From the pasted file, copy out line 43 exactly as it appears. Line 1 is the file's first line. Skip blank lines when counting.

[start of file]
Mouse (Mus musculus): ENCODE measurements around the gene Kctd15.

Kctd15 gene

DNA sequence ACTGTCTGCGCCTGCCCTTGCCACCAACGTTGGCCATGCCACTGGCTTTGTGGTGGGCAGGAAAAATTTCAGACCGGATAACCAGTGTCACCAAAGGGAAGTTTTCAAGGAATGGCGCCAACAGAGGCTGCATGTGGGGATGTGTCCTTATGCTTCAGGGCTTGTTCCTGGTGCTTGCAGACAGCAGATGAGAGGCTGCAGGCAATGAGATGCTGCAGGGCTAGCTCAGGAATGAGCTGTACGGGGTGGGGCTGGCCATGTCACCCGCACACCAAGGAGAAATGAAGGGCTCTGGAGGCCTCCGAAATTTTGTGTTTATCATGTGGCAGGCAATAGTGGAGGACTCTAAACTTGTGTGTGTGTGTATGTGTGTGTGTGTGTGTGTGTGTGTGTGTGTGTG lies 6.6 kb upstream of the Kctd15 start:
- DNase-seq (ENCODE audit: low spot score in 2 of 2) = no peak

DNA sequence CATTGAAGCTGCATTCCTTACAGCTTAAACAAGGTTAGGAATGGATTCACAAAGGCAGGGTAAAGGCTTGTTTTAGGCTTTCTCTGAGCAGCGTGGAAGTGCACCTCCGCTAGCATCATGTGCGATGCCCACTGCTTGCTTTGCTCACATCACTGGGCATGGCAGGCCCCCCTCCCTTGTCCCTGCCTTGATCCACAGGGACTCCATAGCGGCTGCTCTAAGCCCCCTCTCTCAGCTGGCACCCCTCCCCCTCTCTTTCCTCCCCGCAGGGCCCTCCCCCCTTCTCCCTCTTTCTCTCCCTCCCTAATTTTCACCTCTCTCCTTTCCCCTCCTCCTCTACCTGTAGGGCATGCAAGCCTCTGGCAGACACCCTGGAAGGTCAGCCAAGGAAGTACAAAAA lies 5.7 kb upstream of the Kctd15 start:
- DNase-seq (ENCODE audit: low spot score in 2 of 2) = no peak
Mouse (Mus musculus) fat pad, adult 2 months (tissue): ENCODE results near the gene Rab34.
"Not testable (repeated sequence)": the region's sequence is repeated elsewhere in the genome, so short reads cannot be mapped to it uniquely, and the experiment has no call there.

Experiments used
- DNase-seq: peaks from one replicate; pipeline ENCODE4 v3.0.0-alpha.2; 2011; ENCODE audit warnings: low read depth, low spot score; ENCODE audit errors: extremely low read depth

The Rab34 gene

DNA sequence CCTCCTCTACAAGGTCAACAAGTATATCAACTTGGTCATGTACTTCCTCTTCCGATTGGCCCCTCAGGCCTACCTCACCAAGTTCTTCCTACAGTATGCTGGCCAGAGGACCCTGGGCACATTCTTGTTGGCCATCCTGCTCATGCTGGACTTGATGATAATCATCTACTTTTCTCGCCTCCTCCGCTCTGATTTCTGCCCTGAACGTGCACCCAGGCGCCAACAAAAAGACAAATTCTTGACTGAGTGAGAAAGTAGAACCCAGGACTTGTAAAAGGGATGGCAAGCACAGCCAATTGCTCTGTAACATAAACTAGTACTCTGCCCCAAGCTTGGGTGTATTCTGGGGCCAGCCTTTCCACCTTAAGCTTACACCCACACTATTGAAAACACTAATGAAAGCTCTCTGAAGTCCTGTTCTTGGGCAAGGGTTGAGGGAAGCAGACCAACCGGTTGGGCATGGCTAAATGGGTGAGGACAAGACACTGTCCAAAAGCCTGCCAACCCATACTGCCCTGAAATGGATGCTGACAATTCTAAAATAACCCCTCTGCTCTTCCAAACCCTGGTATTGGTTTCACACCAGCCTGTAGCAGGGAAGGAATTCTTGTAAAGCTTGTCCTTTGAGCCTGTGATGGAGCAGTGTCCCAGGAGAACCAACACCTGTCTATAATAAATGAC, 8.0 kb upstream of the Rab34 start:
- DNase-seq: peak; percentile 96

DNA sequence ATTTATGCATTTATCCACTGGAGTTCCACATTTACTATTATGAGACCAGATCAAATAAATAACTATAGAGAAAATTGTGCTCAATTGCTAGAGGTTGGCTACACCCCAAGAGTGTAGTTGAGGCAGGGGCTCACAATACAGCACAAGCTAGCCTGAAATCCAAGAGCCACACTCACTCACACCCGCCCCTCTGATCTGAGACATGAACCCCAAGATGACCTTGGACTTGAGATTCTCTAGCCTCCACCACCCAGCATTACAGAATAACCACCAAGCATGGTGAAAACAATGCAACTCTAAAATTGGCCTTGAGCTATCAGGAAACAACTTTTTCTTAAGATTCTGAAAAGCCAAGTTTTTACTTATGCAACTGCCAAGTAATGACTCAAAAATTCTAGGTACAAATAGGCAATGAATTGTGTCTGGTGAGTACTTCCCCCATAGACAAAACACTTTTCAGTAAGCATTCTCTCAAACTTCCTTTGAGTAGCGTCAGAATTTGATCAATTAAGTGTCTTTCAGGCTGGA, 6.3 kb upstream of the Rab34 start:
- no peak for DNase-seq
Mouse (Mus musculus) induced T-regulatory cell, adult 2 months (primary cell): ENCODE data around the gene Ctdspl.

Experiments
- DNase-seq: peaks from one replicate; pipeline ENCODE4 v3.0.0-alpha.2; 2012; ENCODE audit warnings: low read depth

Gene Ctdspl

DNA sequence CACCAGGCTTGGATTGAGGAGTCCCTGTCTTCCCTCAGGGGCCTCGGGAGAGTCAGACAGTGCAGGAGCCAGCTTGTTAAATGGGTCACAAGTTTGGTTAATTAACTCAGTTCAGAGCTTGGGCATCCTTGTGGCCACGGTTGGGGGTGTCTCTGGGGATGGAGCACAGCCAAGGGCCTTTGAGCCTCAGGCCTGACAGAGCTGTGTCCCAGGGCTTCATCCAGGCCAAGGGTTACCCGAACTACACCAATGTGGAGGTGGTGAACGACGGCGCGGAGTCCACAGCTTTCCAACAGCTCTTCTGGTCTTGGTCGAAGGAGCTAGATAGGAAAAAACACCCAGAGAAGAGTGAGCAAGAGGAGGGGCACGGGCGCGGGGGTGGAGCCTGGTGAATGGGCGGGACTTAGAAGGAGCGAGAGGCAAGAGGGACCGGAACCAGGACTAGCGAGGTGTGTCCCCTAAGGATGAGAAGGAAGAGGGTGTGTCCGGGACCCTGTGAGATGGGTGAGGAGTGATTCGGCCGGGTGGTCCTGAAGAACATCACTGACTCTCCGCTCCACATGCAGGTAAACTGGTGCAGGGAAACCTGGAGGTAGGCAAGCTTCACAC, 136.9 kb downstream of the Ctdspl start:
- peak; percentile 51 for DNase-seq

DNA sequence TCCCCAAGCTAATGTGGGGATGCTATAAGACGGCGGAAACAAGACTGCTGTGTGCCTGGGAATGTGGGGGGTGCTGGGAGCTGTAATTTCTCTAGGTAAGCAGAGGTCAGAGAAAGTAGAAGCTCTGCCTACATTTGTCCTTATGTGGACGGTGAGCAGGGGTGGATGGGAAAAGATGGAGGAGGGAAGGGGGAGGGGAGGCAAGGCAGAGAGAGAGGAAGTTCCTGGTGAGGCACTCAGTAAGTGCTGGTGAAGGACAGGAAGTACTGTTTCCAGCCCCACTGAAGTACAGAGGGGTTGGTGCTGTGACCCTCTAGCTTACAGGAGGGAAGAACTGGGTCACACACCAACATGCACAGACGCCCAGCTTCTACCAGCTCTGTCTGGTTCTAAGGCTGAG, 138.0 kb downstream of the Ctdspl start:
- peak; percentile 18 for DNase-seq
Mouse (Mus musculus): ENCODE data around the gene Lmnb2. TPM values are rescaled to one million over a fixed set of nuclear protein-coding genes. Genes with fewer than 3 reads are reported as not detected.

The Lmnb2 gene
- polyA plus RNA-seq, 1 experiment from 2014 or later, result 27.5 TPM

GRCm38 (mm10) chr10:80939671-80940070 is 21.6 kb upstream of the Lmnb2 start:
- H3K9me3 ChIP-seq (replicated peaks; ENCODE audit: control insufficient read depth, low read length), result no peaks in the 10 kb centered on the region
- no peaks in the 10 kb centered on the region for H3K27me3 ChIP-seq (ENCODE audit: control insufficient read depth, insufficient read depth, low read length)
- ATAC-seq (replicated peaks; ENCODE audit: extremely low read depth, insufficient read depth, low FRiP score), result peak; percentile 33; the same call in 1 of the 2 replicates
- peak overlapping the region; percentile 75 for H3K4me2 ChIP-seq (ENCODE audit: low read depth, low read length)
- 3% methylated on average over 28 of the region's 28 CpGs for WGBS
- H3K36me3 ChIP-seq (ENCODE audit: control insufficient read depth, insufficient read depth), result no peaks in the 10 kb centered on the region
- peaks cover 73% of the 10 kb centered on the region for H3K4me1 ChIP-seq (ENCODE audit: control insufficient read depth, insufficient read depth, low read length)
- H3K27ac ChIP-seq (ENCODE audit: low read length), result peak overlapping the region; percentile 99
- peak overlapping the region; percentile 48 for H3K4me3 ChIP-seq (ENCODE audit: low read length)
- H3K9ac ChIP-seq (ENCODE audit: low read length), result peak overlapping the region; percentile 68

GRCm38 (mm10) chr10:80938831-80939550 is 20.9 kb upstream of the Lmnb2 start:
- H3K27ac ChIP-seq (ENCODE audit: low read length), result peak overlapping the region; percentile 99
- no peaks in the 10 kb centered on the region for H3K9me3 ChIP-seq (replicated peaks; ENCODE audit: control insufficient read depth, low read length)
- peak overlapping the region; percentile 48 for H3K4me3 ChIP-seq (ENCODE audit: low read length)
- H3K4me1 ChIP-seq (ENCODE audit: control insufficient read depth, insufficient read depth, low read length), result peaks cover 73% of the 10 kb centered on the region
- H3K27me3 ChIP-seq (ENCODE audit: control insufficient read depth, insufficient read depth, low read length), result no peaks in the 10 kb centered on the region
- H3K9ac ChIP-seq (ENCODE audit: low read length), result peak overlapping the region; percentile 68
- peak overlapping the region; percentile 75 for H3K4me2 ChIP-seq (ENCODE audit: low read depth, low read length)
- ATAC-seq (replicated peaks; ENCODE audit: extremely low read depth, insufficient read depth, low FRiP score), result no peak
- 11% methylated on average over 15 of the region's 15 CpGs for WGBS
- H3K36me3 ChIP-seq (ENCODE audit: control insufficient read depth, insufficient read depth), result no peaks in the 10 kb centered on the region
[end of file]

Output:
- H3K27me3 ChIP-seq (ENCODE audit: control insufficient read depth, insufficient read depth, low read length), result no peaks in the 10 kb centered on the region